Did you ever think “I think I’m gonna start up my YouTube channel” before? Well I’d love to say it’s easy peasy, but reality smacks you when you’re not looking, so I’m gonna say some things to make sure you don’t go in blind. Unless you have the willpower, stop reading right now, find a job, return to work, or do your school work; it’s all much more feasible then this ideal.
“Why are you being oh so harsh about being a Youtuber?” you might be wondering. Well, for starters, I want to be one. I’ve had the ideal ever since I thought about doing videos everyday. Whether it be Let’s Plays, Vlogs (even though they are not as popular anymore), videos for fun, and recently videos promoting other projects I want to get going. I want to get into it, but it’s precisely why I don’t get into it… right away I mean.
A Dream is Just That, Until You Act
As everyone is aware of I’m sure, you can’t daydream your perfect world into reality, you have to take steps in order to make it come to fruition. With being a Youtuber, in the old days it took just uploading regularly, getting views and making good, enjoyable content… it’s still a necessary thing to do, but it will take WAY TOO long to make a living like that. Now, having a product or service to build off of changes that. This Blog has all the steps you’d need to take to make a good YouTube channel. If you don’t have a product or service, the goal becomes far harder to achieve. Without initial drive to watch your videos, without fans either, or without using key words in your titles, you’ll earn maybe one or two subs… over a year’s time.
So, now that you understand why it’s hard to start up a channel, let’s move on to why it’s even hard to maintain a channel as well.
Social Media With YouTube
As with any social media outlet, content creators have to watch what they say or do at ALL times. One slip up in most cases can be covered with video editing before you post videos, that’s the same with most social media networks, but YouTube live streams change that comfort. Unfortunately, live streams are popular among fans, I understand sort of, maybe you do too, even if you don’t it’s an easy fact to see. Live streams are a great way to interact with fans right away, but at the large cost of making you an easy target for watchful viewers. If you say one sexist or racist thing, it’ll blow up in your face if people can make it happen (reason I say “if”, is that I’ve seen plenty of Youtubers say offensive things then immediately apologize, usually being forgiven afterwards).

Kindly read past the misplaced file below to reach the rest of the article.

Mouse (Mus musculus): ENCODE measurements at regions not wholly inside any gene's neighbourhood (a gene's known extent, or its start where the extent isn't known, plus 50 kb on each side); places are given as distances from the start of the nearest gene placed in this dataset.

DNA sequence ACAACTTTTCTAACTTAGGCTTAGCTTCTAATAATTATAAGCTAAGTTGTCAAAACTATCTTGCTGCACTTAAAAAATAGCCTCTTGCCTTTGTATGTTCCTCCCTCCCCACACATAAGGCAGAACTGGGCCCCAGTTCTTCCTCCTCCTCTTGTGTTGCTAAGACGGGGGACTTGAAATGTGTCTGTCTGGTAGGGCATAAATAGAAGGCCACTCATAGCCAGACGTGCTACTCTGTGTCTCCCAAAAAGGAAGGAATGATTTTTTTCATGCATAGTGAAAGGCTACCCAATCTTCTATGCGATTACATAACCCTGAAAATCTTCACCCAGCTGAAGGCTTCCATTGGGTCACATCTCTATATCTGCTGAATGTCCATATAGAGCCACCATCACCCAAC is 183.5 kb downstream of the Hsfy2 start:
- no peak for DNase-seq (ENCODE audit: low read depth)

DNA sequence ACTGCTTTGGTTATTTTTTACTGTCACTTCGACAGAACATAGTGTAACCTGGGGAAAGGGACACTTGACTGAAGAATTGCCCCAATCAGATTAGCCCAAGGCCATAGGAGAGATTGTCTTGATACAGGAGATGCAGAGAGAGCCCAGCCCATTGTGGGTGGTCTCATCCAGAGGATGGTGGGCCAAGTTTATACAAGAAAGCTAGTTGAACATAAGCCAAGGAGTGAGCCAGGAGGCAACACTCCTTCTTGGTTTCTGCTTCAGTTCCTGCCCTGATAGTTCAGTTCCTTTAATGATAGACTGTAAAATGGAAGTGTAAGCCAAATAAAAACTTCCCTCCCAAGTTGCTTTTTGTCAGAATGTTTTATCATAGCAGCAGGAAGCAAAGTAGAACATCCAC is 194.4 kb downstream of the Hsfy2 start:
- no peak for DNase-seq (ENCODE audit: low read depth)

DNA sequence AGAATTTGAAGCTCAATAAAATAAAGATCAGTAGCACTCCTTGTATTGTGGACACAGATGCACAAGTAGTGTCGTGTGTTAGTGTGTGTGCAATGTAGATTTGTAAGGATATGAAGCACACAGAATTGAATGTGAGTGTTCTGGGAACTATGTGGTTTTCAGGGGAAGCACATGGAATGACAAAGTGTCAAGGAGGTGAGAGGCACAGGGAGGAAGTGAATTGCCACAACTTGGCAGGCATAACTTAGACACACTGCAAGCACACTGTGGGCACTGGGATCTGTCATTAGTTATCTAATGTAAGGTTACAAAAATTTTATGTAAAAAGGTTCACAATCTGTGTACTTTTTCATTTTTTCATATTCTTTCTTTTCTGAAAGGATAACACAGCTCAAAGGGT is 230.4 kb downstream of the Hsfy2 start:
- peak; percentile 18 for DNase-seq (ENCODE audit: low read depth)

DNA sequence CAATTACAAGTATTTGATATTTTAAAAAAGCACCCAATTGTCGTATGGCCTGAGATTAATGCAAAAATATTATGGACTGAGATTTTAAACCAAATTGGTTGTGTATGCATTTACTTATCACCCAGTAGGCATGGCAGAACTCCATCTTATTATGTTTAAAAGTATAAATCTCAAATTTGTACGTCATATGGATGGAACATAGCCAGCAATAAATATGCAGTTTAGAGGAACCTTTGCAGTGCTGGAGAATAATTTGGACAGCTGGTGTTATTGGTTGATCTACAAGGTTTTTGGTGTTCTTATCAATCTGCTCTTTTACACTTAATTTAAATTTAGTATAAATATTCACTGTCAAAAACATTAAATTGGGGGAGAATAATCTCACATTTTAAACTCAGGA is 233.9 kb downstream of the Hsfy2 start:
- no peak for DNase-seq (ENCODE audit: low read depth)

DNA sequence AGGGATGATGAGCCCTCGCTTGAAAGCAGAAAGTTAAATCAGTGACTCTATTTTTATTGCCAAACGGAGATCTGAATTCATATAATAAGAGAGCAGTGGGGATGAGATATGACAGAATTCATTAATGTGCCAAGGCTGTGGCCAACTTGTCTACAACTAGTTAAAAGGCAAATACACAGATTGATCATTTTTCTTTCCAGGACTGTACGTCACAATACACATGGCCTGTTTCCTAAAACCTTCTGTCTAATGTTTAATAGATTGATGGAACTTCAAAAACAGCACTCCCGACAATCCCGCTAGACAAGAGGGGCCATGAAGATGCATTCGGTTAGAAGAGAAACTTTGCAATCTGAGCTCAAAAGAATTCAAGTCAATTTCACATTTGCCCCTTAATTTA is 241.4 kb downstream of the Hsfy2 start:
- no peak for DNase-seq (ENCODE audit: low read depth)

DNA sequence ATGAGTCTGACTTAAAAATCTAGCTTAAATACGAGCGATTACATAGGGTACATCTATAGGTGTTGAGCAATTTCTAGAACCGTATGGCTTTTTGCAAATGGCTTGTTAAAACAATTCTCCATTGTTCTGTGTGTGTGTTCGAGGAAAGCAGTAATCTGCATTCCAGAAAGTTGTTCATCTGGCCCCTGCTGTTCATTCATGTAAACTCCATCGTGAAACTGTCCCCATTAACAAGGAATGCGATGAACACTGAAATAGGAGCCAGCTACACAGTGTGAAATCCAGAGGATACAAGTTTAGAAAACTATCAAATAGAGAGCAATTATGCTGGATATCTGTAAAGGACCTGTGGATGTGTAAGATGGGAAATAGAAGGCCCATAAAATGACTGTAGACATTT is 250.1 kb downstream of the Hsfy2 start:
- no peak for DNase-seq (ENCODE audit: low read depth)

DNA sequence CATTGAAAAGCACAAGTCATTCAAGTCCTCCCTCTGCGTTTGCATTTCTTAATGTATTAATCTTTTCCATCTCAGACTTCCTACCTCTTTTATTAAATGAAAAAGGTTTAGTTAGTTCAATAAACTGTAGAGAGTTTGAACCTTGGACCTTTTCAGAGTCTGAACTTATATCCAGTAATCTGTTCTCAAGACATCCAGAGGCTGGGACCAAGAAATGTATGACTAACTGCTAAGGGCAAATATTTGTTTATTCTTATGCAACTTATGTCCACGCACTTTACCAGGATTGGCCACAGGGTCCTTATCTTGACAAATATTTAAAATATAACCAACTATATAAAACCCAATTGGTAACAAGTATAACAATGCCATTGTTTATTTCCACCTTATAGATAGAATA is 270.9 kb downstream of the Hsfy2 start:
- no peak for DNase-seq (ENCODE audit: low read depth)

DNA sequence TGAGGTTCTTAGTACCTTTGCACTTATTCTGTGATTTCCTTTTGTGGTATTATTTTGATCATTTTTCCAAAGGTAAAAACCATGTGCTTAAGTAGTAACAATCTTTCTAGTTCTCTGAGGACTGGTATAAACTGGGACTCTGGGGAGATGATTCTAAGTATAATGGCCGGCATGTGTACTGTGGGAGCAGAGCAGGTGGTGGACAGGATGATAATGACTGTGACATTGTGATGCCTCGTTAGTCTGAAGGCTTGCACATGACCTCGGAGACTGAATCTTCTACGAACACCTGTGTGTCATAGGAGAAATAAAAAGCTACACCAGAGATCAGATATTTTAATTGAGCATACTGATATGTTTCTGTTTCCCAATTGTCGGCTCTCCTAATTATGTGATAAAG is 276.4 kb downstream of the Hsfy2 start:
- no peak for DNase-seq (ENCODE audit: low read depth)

Are the fans safe on YouTube? You’d think so. Even if they have worked on the issue since the last update, it doesn’t excuse the fact that people were being banned just by using emoticons as instructed on a live stream! The creator, Markiplier, had to explain to the fans and get after YouTube after the incident. This impacted him though, losing a ton of subscribers, who even were paying every month to his channel as well. If he had 23 million less subscribers, he’d have hell to pay for his channel.
How’d That Happen?!
It’s something that people who make sites put in place, so the overwhelming number of people who use their site don’t use it to advertise unwelcoming information. Algorithms. Algorithms are used in many ways, for social media, it follows coding that determines whether or not a post contains “bad” content. Of course, it’s not without it’s flaws. Given texting is often short formed (text = txt), this adds more variability, making it even more complex for a program to notice anything wrong. Also, it won’t be aware of what’s going on with the page. So, to answer how that Markiplier incident occurred, it was all due to a function to ban people who spam (send a lot of posts/comments consistently in a short span of time). Was it the correct choice of programming? Personally, I think not. People who spam are annoying and can make life hard for social media users. But to ban their Google account without warning? That’s too harsh in my opinion.
Another issue with YouTube content is, there’s TOO much of it. If you post something, people might lose interest in finding it because of the many trolls or pranksters that post videos as well. This issue I found written in fuller detail on this blog.
All In All
There’s many benefits to using YouTube, but the start up is the hardest process. Once a Youtuber gets a million or so subs, they can start to relax… a little. If however you use it to advertise, you already have a job, and/or you do it as a hobby, then go for it. If there’s one takeaway though; don’t rush into it and be prepared for a hard battle to get the views.
Is there any Youtuber you support? Let me know down below why or why not you support them! I personally enjoy Markiplier’s content and love how he does charity as well as bring entertainment to the world. Thanks for reading!
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